Our play-off experience back in 1990 was very different from the one we experienced 20 odd days ago.
From the euphoria of stuffing the mags in their own backyard we had the disappointment of simply not showing up at Wembley – and it seemed as if we’d spend a summer licking our wounds, dusting ourselves down and going again, while Swindon took their place in the top flight.
But, we didn’t have to wallow for too long, as we were thrown a huge ray of hope. Swindon had been demoted to the third tier after being found guilty of financial irregularities.
But who would replace them in the top flight?
As beaten play-off finalists, we had a strong case. But so too, in their eyes at least, did Newcastle – they’d finished third, 12 points clear of Sunderland.
And what about Sheffield Wednesday?
Ron Atkinson’s team had been relegated from the First Division in 18th place on an incredible 43 points, 13 points ahead of 19th placed Charlton and had only gone down by virtue of the fact their goal difference was two worse than Luton, who finished in 17th place, also on 43 points.
Elsewhere in football, Italia 90 had just kicked off – and on this day in 1990, while the papers were full of Cameroon’s superb win over Maradona’s reigning World Cup holders Argentina the day before, the battle to claim a place in the top flight was taking place in boardrooms and lawyers’ offices, rather than on the pitch.
Bob Murray was supremely confident that Sunderland would emerge as the team the Football League chose to replace the Robins in the top flight. He told The Journal:
The League have no option but to promote us.
It’s quite clearly a promotion issue, and we are without a doubt the club with the best claim on that place.
The rules are quite clear. Three teams are relegated from the First Division and Sheffield Wednesday were one of those.
Newcastle cannot have a claim, you cannot stop the season 95 per cent of the way through it. The season has to run its full duration – that includes the play-offs – and Newcastle were beaten in those play-offs by us.
Of course, Newcastle saw things differently, with their General Manager, Russell Cushing, strongly believing the black and whites should claim the vacant First Division place.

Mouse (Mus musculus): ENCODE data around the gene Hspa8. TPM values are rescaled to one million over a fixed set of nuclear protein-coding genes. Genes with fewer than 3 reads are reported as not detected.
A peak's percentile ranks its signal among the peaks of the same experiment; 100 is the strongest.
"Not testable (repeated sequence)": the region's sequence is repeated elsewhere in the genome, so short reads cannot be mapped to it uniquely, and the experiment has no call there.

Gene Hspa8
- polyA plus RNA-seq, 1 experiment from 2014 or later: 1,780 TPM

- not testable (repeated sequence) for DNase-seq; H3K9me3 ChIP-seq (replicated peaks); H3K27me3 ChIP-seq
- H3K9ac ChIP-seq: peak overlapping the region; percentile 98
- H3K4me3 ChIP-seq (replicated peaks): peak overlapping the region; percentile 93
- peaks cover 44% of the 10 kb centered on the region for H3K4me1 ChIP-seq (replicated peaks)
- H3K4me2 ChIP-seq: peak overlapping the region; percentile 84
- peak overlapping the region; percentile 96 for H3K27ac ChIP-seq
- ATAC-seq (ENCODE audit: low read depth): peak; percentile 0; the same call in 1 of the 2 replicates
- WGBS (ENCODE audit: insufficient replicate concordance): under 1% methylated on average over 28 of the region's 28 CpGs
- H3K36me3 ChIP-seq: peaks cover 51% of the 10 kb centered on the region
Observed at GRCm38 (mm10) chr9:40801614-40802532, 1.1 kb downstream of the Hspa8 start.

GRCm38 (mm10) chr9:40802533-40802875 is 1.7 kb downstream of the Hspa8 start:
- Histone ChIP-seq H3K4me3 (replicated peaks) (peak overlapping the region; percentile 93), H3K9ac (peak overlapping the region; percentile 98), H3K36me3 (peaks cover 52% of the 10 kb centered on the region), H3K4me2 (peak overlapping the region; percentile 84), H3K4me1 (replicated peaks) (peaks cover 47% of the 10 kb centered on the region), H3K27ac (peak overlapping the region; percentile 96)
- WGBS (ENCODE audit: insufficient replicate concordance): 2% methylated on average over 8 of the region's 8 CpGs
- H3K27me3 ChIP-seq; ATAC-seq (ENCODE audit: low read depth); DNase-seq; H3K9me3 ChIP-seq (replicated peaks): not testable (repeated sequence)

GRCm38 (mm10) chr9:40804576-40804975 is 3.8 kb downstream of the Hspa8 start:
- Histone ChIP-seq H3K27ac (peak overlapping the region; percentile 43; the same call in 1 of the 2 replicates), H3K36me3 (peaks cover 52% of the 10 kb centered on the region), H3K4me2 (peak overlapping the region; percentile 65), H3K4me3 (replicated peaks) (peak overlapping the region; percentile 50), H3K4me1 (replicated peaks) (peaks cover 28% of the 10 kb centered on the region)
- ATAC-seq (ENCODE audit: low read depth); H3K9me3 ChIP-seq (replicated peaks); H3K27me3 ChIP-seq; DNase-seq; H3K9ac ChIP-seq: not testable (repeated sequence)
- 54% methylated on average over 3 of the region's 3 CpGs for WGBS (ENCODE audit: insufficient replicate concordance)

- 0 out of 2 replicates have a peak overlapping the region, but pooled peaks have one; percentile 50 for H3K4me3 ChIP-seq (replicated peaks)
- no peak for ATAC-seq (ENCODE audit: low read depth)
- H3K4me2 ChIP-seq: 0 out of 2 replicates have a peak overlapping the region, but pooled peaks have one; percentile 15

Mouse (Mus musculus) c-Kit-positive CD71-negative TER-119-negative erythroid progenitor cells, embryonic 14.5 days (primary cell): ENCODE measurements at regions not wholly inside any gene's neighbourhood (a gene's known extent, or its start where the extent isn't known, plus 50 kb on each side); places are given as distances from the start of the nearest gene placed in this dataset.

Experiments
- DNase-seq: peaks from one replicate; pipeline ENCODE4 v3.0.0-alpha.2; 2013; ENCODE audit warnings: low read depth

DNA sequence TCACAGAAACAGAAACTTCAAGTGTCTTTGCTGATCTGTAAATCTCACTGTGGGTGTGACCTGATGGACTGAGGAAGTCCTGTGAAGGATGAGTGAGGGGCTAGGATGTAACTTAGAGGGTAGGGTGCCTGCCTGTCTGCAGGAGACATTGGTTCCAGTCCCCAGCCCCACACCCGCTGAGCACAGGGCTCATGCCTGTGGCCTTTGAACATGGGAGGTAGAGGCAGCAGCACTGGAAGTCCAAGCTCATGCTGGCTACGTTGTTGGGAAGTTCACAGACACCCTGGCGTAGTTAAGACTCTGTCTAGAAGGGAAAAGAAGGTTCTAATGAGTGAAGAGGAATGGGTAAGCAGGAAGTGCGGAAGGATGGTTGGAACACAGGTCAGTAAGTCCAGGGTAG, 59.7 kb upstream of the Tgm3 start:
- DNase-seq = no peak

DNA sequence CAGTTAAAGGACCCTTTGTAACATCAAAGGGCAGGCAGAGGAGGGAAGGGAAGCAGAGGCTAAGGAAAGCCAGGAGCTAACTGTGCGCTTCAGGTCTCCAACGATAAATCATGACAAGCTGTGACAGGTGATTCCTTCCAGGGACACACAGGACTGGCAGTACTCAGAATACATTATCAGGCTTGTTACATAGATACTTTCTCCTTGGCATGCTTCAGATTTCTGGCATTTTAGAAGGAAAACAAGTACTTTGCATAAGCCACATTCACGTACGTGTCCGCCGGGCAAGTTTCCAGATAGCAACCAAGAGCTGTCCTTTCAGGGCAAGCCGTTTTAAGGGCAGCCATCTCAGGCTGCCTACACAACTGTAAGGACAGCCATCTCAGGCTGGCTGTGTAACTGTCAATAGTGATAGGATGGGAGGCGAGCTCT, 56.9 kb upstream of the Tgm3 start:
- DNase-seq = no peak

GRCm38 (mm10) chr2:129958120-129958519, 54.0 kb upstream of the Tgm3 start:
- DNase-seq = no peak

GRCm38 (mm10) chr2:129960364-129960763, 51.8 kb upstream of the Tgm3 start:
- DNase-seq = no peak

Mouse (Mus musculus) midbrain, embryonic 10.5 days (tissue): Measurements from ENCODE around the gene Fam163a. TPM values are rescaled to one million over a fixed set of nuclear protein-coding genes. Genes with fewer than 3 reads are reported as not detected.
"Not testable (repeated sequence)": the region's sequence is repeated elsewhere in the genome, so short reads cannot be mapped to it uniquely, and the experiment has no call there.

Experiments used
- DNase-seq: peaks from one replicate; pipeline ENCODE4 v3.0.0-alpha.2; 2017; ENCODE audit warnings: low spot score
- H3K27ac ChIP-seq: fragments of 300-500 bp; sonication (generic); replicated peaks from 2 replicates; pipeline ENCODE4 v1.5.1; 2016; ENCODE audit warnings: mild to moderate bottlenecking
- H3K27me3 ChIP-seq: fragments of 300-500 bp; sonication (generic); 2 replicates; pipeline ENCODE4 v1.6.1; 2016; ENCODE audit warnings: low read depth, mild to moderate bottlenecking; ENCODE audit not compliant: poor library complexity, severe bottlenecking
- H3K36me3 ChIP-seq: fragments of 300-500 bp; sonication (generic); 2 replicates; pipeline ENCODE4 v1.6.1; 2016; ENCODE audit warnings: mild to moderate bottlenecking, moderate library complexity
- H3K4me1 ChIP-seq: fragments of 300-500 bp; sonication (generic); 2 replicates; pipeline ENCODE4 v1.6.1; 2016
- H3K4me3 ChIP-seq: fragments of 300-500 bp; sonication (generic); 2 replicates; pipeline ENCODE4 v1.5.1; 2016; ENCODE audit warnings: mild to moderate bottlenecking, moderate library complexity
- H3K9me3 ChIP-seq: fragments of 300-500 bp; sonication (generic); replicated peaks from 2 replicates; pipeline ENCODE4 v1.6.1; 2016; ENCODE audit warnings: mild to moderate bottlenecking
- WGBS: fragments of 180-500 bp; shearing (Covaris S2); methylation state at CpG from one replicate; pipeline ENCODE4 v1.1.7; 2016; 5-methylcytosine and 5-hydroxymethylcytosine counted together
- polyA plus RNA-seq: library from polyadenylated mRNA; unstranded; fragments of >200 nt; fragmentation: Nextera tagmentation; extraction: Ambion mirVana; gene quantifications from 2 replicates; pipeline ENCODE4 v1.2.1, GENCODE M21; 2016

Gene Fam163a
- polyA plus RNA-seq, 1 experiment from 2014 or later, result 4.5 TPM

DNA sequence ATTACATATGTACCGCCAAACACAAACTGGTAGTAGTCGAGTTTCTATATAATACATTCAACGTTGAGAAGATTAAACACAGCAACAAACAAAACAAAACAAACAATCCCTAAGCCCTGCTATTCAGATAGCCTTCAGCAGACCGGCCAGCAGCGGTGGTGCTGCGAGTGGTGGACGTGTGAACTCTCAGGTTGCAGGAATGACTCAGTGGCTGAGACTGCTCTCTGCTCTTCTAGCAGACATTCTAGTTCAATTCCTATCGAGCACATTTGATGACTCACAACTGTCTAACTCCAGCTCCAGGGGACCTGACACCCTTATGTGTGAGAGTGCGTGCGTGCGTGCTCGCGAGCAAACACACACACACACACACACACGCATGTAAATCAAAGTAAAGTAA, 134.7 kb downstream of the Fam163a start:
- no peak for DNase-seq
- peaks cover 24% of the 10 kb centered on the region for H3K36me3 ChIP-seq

It’s important to remember the play-offs were still a ‘new’ concept, and many people were still very much against this modernisation of promotion.
The rules only provide that the club which wins the play-off competition is promoted in third place.
This season the club which won the play-off is now not entitled to take its place in the First Division.
Therefore the League should revert to the original process where by the third club in the table is promoted.
In that case, Newcastle United should be promoted as they finished six points clear of the team in fourth place.
Sheffield Wednesday believed they had a strong claim, too, and in The Journal, Paul Nunn believed this was the easiest way of resolving the League’s dilemma – precedence, he said, favoured this course of action, as it’s what happened when Peterborough encountered a similar fate to Swindon in 1968.
Newcastle’s argument was based on the fact that the Swindon decision rendered the play-offs null and void, while Sunderland’s claim seemed the most logical for the Football League to make.
However, as The Journal noted, logic hasn’t always been the hallmark of Football League decisions.
And so, three football clubs were in limbo – in the second week of June they didn’t know for sure which league they’d be playing in the following season.
The Football League said they hoped their League Management Committee would make a decision the following week – although with four of the six members on holiday and out of the country, they couldn’t make any promises. Only Liverpool’s Sir John Smith, and York City’s Michael Sinclair – Denis Smith’s former chairman – were on UK soil.
(Incidentally, a matter of weeks later, it was Sinclair who pulled Harry Redknapp from the wreckage of a car crash that killed five people, including Redknapp’s Managing Director at Bournemouth, Brian Tiler. Sinclair pulled a ‘mangled and petrol covered’ Redknapp from the wreckage of the crash in Latina, south of Rome, to safety.)
And so, we waited – with our fate shrouded in uncertainty. But we had hope – and that’s more than we had a week or so earlier.